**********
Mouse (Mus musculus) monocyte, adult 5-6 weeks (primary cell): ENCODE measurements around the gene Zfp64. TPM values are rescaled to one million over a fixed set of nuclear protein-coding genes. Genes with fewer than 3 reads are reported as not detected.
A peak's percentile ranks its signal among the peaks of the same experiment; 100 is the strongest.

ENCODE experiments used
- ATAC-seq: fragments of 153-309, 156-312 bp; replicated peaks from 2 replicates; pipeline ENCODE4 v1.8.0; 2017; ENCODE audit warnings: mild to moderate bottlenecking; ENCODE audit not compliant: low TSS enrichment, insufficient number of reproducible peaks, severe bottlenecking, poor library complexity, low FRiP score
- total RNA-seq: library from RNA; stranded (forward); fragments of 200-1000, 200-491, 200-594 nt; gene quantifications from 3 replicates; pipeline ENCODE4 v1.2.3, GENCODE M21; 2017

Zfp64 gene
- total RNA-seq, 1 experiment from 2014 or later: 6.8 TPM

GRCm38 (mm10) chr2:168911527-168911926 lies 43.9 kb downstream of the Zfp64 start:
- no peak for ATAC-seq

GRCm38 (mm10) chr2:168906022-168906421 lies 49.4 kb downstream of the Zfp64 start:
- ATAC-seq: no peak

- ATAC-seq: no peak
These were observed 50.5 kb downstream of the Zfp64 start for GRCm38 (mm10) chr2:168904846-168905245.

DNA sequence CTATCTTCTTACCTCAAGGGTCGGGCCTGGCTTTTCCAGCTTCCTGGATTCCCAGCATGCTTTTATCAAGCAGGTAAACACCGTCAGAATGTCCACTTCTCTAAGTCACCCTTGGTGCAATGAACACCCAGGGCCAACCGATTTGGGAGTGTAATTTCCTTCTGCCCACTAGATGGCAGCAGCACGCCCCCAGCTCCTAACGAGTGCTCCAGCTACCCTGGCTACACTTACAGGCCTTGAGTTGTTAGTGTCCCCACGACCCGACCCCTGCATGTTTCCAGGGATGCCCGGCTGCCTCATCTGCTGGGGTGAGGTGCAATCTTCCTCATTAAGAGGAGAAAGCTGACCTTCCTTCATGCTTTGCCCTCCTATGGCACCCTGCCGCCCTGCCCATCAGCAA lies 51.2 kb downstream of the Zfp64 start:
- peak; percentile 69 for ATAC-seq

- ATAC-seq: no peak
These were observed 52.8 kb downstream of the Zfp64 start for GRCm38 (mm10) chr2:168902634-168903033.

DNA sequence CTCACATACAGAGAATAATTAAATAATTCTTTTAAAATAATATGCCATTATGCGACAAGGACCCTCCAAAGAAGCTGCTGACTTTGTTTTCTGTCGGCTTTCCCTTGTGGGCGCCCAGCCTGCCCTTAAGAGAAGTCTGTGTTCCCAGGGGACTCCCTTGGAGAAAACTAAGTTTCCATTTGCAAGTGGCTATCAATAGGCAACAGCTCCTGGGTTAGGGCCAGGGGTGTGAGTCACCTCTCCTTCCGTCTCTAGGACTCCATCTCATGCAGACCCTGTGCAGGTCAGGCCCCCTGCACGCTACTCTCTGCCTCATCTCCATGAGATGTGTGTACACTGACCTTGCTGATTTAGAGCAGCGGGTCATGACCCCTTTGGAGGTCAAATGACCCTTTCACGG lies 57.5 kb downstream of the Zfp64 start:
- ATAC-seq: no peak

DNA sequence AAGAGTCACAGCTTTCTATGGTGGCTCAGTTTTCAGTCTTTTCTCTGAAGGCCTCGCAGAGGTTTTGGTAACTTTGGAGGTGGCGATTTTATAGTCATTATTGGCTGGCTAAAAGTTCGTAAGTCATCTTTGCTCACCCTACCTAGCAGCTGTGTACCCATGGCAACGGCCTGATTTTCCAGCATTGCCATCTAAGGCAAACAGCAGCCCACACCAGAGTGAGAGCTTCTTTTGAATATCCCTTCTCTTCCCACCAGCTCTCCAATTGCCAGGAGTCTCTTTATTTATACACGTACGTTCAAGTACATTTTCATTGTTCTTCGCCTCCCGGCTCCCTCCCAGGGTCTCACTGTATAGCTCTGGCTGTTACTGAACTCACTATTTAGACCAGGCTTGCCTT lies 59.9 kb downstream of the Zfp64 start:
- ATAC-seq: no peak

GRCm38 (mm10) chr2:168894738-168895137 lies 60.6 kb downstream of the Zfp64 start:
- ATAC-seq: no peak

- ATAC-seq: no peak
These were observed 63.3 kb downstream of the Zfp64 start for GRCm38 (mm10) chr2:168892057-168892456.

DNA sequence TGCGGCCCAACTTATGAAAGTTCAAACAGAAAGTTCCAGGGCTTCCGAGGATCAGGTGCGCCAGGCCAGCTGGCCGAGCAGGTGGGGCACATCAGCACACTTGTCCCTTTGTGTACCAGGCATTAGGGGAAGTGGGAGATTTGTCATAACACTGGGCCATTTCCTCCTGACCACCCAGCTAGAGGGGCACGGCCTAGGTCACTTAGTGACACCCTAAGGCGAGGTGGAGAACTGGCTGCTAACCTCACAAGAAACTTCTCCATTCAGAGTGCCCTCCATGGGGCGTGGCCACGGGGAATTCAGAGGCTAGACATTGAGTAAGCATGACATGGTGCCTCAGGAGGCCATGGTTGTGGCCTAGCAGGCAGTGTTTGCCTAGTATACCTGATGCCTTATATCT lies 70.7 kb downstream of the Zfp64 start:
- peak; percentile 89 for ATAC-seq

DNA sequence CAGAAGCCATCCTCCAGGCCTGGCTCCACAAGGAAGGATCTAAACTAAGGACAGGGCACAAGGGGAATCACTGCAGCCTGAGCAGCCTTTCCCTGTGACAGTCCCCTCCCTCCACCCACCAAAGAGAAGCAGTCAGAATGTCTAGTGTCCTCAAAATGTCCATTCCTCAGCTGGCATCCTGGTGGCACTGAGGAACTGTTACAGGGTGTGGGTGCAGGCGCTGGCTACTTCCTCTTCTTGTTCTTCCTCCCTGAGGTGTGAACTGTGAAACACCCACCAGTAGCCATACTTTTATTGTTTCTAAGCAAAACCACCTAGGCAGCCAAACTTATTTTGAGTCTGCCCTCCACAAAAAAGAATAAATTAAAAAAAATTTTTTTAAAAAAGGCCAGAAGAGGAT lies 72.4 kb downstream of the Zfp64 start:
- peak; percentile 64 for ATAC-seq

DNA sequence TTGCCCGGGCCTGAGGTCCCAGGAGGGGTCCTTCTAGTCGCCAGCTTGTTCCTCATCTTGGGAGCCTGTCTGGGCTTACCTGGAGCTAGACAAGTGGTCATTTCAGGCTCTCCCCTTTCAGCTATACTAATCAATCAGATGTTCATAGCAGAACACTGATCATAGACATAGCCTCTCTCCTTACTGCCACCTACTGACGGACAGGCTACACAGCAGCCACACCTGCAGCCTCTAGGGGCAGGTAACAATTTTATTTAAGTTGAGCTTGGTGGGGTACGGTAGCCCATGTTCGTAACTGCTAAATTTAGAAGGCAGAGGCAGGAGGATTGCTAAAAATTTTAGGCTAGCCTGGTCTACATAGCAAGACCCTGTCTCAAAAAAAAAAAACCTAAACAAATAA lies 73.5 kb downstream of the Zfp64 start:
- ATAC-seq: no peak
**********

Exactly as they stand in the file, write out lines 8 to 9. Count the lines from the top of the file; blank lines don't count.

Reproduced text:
GRCm38 (mm10) chr2:168911527-168911926 lies 43.9 kb downstream of the Zfp64 start:
- no peak for ATAC-seq